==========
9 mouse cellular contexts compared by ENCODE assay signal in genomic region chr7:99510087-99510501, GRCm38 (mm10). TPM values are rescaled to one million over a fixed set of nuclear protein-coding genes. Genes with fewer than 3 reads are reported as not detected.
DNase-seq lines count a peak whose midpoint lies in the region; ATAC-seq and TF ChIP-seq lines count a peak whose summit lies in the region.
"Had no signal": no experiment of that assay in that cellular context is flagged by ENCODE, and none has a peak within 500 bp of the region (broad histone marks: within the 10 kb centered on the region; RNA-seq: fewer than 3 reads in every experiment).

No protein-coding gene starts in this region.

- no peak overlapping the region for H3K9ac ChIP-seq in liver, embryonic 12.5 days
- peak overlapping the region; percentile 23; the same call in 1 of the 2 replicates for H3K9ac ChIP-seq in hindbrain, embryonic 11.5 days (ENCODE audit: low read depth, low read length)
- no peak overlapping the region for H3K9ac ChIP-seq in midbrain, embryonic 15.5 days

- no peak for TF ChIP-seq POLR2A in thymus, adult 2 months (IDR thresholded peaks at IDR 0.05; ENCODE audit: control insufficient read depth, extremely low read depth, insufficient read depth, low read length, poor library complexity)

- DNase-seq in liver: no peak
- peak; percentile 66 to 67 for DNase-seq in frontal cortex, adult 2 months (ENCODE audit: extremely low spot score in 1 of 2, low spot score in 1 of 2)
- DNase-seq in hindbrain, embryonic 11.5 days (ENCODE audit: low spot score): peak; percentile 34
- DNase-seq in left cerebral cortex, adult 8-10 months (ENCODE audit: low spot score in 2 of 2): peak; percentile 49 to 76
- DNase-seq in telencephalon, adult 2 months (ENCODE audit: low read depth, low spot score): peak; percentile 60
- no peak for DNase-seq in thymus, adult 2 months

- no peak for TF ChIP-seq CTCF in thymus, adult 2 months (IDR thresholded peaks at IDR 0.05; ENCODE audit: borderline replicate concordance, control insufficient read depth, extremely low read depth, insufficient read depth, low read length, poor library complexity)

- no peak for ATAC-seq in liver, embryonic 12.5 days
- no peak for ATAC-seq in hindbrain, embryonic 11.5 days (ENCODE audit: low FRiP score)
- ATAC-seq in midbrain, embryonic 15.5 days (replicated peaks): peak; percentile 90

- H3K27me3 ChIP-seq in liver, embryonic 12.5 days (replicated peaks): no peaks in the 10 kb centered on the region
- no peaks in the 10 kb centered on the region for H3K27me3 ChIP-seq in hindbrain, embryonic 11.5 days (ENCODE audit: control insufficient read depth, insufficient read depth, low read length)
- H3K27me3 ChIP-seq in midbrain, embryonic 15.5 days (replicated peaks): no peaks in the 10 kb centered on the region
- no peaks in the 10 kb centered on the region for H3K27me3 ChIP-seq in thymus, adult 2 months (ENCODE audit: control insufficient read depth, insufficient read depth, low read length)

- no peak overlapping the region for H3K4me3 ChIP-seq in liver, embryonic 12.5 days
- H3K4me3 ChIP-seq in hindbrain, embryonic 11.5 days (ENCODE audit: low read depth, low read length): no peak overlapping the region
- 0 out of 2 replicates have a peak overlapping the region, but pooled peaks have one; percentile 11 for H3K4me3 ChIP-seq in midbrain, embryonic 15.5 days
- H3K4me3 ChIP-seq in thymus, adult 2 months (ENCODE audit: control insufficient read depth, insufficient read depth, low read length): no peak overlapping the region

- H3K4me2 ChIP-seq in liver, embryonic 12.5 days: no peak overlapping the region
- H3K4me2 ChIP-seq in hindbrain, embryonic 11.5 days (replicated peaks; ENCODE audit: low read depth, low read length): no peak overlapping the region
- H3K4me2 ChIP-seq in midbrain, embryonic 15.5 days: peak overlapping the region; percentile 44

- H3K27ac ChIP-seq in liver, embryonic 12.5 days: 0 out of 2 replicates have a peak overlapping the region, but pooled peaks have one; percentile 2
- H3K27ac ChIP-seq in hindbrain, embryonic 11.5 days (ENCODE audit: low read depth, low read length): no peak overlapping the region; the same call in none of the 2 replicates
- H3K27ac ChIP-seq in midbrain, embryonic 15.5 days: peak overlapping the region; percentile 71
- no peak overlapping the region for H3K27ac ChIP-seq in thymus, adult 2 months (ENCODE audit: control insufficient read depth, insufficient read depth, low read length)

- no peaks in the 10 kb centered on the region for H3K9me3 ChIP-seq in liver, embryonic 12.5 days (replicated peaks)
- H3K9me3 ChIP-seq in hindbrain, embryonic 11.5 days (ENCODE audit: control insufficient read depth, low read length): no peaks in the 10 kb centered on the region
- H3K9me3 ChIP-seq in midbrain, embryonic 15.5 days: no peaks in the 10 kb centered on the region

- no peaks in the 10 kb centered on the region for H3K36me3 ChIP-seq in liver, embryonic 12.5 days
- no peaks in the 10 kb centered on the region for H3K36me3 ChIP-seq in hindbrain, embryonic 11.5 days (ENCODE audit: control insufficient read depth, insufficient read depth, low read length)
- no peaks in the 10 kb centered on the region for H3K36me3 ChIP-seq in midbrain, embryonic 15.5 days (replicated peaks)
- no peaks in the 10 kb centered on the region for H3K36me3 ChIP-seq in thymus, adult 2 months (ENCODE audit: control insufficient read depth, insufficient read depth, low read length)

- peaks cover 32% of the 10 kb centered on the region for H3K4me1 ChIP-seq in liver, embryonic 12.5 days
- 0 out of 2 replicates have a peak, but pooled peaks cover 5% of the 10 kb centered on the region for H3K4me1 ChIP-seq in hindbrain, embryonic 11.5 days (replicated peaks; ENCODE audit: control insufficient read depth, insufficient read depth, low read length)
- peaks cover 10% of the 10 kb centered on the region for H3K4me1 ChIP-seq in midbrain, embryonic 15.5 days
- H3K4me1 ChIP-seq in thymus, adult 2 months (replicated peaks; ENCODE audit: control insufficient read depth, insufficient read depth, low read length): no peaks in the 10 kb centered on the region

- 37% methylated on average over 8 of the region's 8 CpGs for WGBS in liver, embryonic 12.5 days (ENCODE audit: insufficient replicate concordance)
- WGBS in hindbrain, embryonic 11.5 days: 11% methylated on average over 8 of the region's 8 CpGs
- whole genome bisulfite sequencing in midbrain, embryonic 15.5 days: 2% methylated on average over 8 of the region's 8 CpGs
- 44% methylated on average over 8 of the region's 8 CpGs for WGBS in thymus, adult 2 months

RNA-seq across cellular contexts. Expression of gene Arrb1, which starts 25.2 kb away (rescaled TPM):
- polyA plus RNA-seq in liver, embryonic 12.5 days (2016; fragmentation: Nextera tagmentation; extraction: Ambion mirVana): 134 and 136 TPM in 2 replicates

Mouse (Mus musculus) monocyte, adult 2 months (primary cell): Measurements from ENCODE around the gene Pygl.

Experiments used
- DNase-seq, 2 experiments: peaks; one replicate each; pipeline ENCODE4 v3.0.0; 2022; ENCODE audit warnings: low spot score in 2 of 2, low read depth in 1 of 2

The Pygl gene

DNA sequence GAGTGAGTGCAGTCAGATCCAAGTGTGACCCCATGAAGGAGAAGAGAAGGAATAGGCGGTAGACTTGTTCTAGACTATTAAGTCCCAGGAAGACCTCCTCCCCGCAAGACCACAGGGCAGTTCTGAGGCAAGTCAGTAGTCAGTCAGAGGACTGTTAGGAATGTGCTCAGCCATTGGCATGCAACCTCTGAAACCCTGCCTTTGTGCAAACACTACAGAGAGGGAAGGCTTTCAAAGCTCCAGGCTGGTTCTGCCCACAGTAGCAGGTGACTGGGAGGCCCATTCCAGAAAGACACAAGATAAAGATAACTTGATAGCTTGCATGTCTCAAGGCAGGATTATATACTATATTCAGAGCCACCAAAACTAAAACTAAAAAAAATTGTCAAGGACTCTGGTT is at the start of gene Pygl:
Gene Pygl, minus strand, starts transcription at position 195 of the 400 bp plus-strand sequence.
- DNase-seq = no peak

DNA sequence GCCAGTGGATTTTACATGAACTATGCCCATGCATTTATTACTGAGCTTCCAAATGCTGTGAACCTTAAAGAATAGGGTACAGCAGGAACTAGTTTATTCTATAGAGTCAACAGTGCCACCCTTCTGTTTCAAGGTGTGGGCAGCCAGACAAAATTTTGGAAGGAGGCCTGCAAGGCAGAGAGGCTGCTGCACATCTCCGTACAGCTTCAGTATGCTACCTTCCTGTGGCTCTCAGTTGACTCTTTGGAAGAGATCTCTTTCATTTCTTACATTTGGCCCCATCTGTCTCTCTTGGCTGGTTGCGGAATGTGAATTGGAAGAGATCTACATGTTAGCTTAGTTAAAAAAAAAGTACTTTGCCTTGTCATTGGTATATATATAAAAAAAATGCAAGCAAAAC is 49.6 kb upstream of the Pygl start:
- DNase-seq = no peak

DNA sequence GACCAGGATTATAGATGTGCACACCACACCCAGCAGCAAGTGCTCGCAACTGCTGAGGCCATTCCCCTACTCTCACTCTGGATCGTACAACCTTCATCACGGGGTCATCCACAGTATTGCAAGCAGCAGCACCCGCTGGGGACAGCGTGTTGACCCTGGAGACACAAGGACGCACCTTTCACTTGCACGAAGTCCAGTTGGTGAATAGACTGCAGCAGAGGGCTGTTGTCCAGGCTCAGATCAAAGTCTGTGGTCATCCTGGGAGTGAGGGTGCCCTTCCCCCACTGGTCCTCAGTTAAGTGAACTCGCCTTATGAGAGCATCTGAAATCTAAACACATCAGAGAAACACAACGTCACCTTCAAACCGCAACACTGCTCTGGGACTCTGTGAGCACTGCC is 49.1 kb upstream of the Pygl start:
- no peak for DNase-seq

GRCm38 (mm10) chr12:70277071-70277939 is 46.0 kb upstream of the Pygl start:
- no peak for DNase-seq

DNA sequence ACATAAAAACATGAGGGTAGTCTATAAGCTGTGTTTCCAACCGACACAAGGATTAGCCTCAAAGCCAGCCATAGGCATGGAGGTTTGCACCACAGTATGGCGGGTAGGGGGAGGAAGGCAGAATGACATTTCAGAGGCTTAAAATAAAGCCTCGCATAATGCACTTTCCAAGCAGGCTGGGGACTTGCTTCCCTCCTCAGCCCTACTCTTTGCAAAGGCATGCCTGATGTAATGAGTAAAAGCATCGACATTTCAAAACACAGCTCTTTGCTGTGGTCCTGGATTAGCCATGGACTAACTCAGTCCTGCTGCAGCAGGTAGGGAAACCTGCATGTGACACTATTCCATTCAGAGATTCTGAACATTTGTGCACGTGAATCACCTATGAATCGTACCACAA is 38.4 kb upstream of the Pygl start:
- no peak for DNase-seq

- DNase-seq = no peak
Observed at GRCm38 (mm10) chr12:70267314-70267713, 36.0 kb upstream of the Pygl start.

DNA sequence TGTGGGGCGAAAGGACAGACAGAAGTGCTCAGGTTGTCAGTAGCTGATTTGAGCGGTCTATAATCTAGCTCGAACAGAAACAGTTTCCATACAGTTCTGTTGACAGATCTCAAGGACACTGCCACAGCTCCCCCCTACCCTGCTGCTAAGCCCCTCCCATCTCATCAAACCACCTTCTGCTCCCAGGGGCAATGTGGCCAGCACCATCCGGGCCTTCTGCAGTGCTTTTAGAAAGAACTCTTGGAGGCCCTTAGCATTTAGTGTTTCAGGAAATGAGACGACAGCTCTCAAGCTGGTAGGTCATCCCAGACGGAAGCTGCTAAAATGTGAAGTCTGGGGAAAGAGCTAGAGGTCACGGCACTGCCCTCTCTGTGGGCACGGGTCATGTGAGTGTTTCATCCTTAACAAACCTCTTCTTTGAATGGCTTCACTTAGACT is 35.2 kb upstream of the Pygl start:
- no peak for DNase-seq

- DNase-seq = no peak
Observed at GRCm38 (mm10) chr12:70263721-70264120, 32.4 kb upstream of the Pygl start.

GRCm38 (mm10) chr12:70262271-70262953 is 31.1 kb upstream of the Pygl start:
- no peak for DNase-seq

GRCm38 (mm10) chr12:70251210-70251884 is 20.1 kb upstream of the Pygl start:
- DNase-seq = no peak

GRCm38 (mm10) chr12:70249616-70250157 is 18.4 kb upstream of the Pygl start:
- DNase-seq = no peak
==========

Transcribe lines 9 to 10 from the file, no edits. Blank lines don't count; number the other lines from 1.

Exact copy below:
- DNase-seq in liver: no peak
- peak; percentile 66 to 67 for DNase-seq in frontal cortex, adult 2 months (ENCODE audit: extremely low spot score in 1 of 2, low spot score in 1 of 2)